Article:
After the divorce, Warren went back to blind school in Lincoln. He developed a new support system ~ a fresh set of people who were not exhausted from hours and days and weeks and months and years and decades of dealing with him ~ so these friends were able to encourage and support him in a way that I no longer could.
He began to experience a sense of independence and competence again ~ something which had dwindled away over the years in our relationship. His renewed confidence made him feel happy and friendly again ~ which worked the opposite of the downhill spiral in which our family had become entrapped. With his new friends, Warren didn’t feel familiar enough to take them for granted ~ he remembered his manners and allowed for mistakes and misunderstanding. This in turn, led to feelings of goodwill among his new acquaintances.
Being knocked off his patriarchal pedestal ~ though a shock at first ~ has made all the difference in the way Warren now treats others. No one is required by God to respect him ~ he has to earn it and when he doesn’t ~ he is likely to be told flat out to quit being so difficult.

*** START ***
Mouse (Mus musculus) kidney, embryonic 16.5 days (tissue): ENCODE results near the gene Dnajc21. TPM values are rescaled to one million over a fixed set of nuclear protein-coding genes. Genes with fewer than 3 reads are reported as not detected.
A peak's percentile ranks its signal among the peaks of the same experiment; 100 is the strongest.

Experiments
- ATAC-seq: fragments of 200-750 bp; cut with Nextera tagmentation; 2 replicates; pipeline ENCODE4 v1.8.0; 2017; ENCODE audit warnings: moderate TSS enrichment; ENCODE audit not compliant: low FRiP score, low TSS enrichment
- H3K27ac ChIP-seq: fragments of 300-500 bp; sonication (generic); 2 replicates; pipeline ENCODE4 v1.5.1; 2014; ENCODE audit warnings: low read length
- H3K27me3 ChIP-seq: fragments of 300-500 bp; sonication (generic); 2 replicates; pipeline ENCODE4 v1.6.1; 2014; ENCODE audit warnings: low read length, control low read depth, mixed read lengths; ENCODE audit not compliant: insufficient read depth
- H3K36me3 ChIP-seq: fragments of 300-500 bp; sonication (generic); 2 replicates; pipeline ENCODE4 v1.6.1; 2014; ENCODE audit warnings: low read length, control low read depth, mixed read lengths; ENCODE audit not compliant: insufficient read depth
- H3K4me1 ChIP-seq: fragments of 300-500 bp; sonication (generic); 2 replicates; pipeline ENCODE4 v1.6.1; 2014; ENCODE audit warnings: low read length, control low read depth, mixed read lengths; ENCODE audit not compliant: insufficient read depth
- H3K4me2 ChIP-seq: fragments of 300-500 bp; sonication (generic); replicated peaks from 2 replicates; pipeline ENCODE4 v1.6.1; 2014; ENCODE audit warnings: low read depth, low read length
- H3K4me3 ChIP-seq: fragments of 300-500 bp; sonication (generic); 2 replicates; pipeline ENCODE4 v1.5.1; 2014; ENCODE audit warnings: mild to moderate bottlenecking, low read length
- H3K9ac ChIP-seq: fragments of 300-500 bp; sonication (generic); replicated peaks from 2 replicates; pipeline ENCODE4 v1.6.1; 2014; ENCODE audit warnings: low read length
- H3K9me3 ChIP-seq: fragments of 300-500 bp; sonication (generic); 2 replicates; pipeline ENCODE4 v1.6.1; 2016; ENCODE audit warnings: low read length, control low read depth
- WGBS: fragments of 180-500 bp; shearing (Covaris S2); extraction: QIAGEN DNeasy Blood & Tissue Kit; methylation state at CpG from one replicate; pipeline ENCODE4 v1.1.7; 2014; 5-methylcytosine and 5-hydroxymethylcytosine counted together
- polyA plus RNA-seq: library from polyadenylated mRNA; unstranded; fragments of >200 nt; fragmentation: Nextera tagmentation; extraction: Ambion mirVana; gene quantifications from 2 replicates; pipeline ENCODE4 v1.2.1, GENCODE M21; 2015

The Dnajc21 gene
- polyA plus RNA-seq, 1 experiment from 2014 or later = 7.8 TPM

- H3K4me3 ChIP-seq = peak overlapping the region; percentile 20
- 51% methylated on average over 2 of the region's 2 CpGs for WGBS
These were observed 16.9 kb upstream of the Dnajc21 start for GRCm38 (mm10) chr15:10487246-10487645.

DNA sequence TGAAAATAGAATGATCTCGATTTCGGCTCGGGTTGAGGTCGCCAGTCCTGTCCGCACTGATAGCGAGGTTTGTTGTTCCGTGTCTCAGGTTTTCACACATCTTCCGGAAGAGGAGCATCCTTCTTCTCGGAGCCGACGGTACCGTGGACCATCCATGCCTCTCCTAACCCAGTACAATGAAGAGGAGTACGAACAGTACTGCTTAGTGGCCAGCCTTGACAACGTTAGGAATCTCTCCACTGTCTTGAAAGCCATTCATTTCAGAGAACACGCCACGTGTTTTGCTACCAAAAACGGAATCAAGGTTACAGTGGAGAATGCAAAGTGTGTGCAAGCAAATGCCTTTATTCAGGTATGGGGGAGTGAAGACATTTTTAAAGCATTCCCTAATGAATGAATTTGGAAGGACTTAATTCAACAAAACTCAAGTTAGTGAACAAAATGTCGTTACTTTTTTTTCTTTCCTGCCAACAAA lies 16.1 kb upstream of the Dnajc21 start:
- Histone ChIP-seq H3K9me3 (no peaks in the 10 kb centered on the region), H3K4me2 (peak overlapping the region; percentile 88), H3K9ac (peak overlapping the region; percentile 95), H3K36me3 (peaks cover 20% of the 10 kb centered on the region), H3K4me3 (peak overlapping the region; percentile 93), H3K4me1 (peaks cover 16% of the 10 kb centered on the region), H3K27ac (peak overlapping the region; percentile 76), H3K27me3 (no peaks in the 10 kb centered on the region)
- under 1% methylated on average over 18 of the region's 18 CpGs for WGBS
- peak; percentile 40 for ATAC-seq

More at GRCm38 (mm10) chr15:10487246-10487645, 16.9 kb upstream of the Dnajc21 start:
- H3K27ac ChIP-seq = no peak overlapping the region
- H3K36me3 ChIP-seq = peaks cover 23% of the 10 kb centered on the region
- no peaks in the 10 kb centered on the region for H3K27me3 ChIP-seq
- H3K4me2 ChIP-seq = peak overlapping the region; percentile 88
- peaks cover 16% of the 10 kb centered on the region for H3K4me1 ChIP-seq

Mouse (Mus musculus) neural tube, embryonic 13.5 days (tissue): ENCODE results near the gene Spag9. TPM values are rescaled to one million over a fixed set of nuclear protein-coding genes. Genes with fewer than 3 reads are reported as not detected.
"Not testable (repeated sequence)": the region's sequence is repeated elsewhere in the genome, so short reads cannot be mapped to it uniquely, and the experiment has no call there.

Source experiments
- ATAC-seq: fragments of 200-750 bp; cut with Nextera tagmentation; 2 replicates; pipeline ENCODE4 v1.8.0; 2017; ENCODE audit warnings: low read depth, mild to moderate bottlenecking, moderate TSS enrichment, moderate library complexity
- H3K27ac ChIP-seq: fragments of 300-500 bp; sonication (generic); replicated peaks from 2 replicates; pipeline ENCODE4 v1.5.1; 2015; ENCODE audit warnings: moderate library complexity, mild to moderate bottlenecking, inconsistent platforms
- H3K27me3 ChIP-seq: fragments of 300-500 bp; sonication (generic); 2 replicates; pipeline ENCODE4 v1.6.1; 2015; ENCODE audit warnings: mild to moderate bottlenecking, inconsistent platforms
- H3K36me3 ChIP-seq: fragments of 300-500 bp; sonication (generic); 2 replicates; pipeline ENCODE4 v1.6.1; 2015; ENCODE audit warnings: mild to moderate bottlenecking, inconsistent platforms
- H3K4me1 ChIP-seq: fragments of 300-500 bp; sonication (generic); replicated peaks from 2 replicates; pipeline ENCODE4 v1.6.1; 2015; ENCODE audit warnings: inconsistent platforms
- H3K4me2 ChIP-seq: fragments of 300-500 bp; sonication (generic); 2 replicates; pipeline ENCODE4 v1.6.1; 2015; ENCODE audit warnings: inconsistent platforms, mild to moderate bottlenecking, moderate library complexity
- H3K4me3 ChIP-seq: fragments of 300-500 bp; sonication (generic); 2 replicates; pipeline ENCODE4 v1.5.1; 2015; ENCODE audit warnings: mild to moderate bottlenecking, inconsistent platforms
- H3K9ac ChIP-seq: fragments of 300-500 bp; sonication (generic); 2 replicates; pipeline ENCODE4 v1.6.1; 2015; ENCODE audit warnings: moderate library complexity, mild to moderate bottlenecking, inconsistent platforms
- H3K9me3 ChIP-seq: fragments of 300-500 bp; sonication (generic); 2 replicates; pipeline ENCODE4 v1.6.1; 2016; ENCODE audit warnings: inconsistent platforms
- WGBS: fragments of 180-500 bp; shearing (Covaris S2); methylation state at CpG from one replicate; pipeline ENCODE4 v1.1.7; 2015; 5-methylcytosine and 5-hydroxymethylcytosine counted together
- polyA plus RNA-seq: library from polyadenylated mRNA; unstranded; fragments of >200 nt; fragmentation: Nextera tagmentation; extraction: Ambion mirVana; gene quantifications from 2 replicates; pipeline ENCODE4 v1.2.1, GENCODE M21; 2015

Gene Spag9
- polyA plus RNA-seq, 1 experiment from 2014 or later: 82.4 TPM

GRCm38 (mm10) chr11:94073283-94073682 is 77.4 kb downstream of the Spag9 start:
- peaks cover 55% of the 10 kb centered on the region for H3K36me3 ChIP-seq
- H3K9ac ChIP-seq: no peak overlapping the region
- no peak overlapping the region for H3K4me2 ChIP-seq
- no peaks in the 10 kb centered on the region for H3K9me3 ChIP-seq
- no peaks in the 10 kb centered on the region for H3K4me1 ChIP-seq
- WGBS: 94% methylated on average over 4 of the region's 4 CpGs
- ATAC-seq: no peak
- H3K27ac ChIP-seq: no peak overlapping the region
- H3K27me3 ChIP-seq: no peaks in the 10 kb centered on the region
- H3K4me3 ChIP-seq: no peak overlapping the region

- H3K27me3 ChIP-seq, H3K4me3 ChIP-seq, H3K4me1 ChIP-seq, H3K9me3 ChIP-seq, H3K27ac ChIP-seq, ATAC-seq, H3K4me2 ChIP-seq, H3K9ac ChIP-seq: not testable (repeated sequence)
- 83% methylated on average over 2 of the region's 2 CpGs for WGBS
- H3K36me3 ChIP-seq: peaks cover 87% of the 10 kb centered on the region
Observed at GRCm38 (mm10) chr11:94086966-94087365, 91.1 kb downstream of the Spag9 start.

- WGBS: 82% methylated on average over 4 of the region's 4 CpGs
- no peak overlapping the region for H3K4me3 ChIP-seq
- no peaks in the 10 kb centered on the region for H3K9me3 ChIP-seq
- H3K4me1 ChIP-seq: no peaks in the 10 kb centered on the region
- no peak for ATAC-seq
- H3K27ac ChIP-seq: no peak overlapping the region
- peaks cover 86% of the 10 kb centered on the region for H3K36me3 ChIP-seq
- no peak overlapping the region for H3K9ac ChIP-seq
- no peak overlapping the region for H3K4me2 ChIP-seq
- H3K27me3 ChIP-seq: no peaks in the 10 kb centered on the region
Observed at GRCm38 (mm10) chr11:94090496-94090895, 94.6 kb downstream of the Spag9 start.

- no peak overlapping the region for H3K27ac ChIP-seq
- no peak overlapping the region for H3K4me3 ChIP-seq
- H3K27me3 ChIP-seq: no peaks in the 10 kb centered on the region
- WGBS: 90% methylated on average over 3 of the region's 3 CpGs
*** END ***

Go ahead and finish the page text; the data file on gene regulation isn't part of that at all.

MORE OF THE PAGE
In the brief conversations that I’ve had with Warren in the past two years, I’ve noticed that he is much easier to get along with. I still avoid engaging in long discussions with him ~ but when we do need to talk because of the children, it’s at least not intolerable and I haven’t had to hang up on him for quite a while.
The kids tell me that they don’t hate their father anymore. The younger ones actually love him and enjoy spending time with him. He’s lightened up considerably and makes an effort to be a fun person.
This isn’t to say that he’s all the sudden perfect ~ I still hear from the kids how he drives them crazy ~ but these days, when he goes on and on about non-issues, they do not freeze up and cower in fear of his never-ending tirades. They’re likely to walk out on him or tell him to take a chill pill. And amazingly ~ a lot of the time, he backs off.
I was told that recently, the younger kids who are with Warren for summer visitation snuck water balloons out of the house for the express purpose of throwing them at their dad. The older kids would never have dared! They younger ones obviously believe that Warren has a sense of humor. Who knew that about him?